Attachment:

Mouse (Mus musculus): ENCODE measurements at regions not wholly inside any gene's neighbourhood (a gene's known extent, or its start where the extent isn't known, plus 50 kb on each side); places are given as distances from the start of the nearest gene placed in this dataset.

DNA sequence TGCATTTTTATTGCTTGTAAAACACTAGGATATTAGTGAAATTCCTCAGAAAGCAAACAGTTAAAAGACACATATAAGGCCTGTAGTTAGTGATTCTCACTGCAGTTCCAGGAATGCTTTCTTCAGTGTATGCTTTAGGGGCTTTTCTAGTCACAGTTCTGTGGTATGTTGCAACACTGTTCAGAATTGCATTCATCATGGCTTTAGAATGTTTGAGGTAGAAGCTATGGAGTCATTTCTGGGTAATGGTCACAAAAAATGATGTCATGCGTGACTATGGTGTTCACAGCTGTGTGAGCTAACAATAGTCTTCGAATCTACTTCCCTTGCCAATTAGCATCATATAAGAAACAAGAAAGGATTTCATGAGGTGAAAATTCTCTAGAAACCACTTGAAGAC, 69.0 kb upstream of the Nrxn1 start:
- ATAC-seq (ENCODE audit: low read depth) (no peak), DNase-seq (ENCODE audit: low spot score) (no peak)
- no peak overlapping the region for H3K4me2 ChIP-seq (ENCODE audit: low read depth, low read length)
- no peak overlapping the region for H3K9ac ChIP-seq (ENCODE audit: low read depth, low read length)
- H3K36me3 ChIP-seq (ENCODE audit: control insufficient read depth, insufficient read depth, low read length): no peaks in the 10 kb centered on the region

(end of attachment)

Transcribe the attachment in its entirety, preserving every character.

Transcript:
Mouse (Mus musculus): ENCODE measurements at regions not wholly inside any gene's neighbourhood (a gene's known extent, or its start where the extent isn't known, plus 50 kb on each side); places are given as distances from the start of the nearest gene placed in this dataset.

DNA sequence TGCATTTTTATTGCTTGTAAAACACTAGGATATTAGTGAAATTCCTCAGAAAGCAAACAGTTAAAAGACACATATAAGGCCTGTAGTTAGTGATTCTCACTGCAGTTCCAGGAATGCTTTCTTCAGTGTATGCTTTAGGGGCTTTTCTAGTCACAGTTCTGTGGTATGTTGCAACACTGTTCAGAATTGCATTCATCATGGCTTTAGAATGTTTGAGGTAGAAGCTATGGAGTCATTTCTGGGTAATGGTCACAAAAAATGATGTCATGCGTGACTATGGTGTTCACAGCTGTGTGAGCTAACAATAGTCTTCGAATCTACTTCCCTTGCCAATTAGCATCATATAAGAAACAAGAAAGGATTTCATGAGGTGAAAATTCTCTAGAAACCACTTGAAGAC, 69.0 kb upstream of the Nrxn1 start:
- ATAC-seq (ENCODE audit: low read depth) (no peak), DNase-seq (ENCODE audit: low spot score) (no peak)
- no peak overlapping the region for H3K4me2 ChIP-seq (ENCODE audit: low read depth, low read length)
- no peak overlapping the region for H3K9ac ChIP-seq (ENCODE audit: low read depth, low read length)
- H3K36me3 ChIP-seq (ENCODE audit: control insufficient read depth, insufficient read depth, low read length): no peaks in the 10 kb centered on the region